Lent – Palm Sunday (Year B)

With Palm Sunday, as we enter into Holy Week; we are presented with two Gospel stories during our liturgy;  the first recounts Jesus’ triumphant entry into Jerusalem, the crowds riding on a crest of excitement and popularity, hailing His  presence among them;  the second  draws us to contemplate and commemorate Jesus’ Passion and death.  In these two episodes recorded for us, we can see two postures in a relationship with Jesus, and consider our own movement towards or away from that relationship.  Do we unite ourselves to Him in the glorious and exciting moments of life as the crowds did, only to turn from Him and into ourselves in moments of struggle and difficulty?

Palm Sunday is an opportunity for each of us to recognize the depth of love that God has for us – that He holds nothing back in bringing us back to Himself; that He enters into our humanity in the person of Jesus, and completely empties Himself in love – surrendering His own life on the cross – so that we can have eternal life with Him. He offers Himself not when the crowd is shouting for His exultation, but when they are howling for His blood.  When the people turn from Him, Jesus turns toward the Father for them.  He entered into our humanity with all its trials and sorrows, so that we could enter into His Divine life with its triumphs and joy; but we need to understand that we can’t have one without the other; and that is the ‘good news’ in what seems a tragic story; that just as we unite with Him in His self-emptying, so we unite with Him in His glory.


Praised be Jesus Christ, now and forever!

Lent – 5th Sunday (Year B)

In today’s Gospel we see three possible reactions to the voice of God actually speaking to a gathering of people for a festival in Jerusalem; Jesus gives the crowd an analogy of self-emptying – he uses the metaphor of a grain of wheat, saying a single grain is only a grain; but if it falls into the earth and dies, it bears much fruit. He is saying that to live only for one’s self is a very narrow and limited existence. To surrender one’s life in the service of others for God, on the other hand, provides a much wider, deeper, and fuller expression of our true potential as sons and daughters of God.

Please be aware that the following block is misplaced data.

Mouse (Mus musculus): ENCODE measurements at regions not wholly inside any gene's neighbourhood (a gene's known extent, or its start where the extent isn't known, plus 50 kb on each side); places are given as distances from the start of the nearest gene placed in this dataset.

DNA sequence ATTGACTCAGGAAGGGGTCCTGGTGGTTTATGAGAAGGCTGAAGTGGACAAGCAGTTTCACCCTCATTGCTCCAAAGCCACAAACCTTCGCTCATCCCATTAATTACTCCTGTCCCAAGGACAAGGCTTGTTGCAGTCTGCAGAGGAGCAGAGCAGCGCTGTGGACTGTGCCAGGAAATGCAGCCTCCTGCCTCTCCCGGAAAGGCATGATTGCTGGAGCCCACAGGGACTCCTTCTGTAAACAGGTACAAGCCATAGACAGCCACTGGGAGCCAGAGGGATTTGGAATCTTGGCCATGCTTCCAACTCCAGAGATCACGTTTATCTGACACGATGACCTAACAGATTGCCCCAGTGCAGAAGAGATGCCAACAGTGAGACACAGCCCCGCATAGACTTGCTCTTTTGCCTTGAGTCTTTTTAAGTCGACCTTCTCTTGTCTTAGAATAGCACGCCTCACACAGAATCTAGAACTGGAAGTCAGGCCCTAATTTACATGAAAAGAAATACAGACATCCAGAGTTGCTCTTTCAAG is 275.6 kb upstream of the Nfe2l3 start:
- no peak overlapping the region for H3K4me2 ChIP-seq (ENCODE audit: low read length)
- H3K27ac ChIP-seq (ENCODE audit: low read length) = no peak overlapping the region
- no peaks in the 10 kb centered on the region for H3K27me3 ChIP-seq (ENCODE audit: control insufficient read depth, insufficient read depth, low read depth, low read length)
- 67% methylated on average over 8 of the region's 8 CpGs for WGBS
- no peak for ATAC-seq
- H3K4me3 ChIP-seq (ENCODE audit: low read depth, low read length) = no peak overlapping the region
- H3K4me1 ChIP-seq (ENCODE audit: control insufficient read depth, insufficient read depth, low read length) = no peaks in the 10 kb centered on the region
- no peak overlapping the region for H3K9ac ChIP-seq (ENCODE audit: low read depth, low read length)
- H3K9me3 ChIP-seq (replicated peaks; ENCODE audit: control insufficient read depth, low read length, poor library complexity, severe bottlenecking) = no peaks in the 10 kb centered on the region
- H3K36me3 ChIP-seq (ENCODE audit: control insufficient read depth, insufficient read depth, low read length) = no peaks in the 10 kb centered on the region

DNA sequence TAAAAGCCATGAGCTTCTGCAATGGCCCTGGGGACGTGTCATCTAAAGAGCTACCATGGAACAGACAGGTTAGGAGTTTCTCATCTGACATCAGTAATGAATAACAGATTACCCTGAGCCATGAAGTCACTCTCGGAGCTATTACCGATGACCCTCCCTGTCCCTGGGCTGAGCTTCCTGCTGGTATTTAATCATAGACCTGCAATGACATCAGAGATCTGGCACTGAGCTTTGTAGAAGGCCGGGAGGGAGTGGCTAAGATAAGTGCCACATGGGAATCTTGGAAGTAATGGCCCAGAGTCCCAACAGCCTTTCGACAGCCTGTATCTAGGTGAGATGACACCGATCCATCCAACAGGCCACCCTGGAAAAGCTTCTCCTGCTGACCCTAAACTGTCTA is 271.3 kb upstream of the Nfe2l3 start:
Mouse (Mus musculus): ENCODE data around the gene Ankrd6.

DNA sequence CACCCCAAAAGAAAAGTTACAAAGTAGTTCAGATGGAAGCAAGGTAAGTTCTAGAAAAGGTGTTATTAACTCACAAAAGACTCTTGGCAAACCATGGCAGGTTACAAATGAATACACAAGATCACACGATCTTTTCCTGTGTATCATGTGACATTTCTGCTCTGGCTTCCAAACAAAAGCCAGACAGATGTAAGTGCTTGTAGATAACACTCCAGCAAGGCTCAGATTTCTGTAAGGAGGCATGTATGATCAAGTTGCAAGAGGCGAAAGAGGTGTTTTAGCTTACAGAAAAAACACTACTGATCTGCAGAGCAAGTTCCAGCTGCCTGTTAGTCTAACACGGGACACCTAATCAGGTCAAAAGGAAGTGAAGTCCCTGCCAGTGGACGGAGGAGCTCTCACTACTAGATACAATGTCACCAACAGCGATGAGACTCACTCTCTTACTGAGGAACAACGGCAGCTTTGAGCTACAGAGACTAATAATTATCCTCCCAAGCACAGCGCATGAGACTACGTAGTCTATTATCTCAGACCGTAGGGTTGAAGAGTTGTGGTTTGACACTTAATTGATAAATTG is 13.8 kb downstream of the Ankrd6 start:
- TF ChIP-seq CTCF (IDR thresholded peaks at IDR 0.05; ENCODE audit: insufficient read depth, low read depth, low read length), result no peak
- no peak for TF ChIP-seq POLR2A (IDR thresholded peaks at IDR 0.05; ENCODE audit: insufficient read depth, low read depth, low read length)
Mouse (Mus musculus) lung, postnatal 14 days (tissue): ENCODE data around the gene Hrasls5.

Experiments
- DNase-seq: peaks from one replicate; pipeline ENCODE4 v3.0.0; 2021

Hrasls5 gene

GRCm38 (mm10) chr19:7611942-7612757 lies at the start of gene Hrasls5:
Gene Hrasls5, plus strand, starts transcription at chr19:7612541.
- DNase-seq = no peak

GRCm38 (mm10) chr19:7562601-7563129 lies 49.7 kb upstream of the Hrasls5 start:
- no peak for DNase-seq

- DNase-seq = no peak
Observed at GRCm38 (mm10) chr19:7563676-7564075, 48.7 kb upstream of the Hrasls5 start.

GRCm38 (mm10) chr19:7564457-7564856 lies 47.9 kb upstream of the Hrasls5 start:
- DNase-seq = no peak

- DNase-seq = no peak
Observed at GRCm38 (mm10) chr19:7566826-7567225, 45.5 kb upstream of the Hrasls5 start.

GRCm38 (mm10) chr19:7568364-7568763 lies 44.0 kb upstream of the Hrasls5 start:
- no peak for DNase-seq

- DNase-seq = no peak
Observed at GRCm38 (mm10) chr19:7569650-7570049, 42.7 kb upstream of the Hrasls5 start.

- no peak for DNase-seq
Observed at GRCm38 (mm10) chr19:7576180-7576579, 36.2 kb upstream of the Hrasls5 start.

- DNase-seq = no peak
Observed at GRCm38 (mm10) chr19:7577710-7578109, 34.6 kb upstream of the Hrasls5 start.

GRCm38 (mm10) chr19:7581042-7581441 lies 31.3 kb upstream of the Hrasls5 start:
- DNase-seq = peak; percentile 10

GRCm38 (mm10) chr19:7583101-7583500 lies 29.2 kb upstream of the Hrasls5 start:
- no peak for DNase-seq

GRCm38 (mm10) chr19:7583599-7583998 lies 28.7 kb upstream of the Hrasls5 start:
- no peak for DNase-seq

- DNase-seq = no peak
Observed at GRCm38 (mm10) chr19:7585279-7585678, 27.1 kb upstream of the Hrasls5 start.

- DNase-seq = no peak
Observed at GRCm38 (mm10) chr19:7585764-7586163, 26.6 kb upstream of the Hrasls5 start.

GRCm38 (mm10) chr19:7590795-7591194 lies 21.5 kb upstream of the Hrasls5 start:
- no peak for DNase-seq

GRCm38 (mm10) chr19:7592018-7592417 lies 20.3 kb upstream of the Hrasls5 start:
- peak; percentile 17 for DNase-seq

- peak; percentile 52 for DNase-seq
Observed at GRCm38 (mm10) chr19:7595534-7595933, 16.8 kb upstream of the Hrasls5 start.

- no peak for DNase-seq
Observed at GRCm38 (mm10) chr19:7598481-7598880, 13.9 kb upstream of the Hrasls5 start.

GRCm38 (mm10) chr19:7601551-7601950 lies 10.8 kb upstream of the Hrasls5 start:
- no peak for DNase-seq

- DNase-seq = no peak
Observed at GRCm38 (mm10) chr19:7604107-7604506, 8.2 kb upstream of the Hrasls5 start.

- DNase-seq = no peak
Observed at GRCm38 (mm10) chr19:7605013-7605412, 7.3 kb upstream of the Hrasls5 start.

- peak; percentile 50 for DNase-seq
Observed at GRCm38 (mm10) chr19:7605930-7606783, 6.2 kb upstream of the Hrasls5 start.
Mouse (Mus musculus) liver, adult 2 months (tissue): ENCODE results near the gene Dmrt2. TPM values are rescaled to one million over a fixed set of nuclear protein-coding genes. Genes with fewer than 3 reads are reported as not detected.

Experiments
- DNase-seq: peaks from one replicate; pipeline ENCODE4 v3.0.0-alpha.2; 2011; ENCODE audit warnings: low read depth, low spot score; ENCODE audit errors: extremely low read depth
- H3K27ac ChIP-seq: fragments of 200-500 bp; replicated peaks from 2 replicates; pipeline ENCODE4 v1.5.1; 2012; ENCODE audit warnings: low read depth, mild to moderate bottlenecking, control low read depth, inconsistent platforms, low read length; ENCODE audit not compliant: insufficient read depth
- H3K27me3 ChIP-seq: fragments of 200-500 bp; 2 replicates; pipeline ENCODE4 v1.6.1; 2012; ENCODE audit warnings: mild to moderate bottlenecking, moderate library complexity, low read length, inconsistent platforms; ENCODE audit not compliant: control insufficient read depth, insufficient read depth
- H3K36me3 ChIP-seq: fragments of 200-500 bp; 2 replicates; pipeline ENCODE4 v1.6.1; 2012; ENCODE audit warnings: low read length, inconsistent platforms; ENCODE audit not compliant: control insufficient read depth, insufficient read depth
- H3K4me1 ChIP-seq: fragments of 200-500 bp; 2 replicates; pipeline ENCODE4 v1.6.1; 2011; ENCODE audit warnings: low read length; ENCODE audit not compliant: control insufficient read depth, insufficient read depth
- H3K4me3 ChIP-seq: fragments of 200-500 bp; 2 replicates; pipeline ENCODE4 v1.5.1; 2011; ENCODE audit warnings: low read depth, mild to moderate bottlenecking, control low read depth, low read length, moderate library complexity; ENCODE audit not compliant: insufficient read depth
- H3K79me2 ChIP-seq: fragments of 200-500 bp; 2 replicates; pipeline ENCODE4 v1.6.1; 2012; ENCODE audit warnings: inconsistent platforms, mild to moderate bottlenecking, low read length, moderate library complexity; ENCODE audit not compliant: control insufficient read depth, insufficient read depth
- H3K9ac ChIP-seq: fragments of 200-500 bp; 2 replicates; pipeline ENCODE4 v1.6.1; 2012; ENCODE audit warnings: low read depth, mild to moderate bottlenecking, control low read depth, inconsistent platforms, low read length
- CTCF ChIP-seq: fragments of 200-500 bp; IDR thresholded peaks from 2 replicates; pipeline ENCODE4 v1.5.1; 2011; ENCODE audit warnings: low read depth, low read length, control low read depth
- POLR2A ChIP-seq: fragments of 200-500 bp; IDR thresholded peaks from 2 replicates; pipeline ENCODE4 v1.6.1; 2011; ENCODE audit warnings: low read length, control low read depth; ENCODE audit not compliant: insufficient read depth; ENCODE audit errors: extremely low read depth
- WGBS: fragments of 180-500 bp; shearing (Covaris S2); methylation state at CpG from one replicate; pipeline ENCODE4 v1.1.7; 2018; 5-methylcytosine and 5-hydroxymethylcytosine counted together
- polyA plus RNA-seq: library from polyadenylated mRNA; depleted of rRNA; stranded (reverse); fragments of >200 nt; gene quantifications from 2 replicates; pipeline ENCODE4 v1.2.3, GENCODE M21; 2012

Then comes the moment when Jesus says to God, “Father, glorify your name.’

And there is a response; the Gospel says a voice came from heaven, saying, “I have glorified it, and I will glorify it again.”

This is where we hear different responses to the voice of God; St. John’s gospel says everyone in the crowd heard it; some said, ‘it’s just thunder’. Others said, “it was an angel speaking to him.” In that first response, we see an attempt by some to ignore the significance of this event – that God is present, speaking to Jesus, who has called God, ‘Father’; that Jesus speaks from a direct and very intimate relationship with God.

If it’s only thunder, I don’t have to give it any attention. It’s just meaningless noise.”

In the second response, we see a ‘limiting’ of the voice; it’s an angel speaking to Jesus – that means the message is limited only to Jesus, so the rest of the bystanders, while being impressed, don’t have to concern themselves with any special demand that is being placed on them. “If the angel is speaking only to Jesus, nothing is asked of me.”

But there is a third response; and that third response only comes when people recognize Jesus as God; and in that third response, there is a realization that when Jesus speaks, it is God speaking; and Jesus says, ‘anyone who would be my servant must follow me’; this follows almost immediately after his analogy of the grain of wheat; the metaphor for self-emptying; this prophetic remark that indicates that Jesus is going to empty himself for God and for others to the point of dying on the cross to bring all people back to God; to ‘draw all people to’ Himself.

We get to choose which of the three responses we make to God’s voice; to ignore – to limit – or to follow and serve;

The Church, instituted by Jesus himself, provides ways in which we show in a concrete way, that choice to follow and serve- in our participation in the life and mission of that same Church. They are ways we grow in a life bound together by liturgy, sacrament, and practical action. These are called the ‘precepts of the Church’, and there are five of them.

They are: to attend Mass on Sundays and holy days of obligation; to go to confession at least once a year; to receive Holy Communion at least during the Easter season; to observe days of fast and abstinence as set out by the Church; and to help provide for the needs of the Church.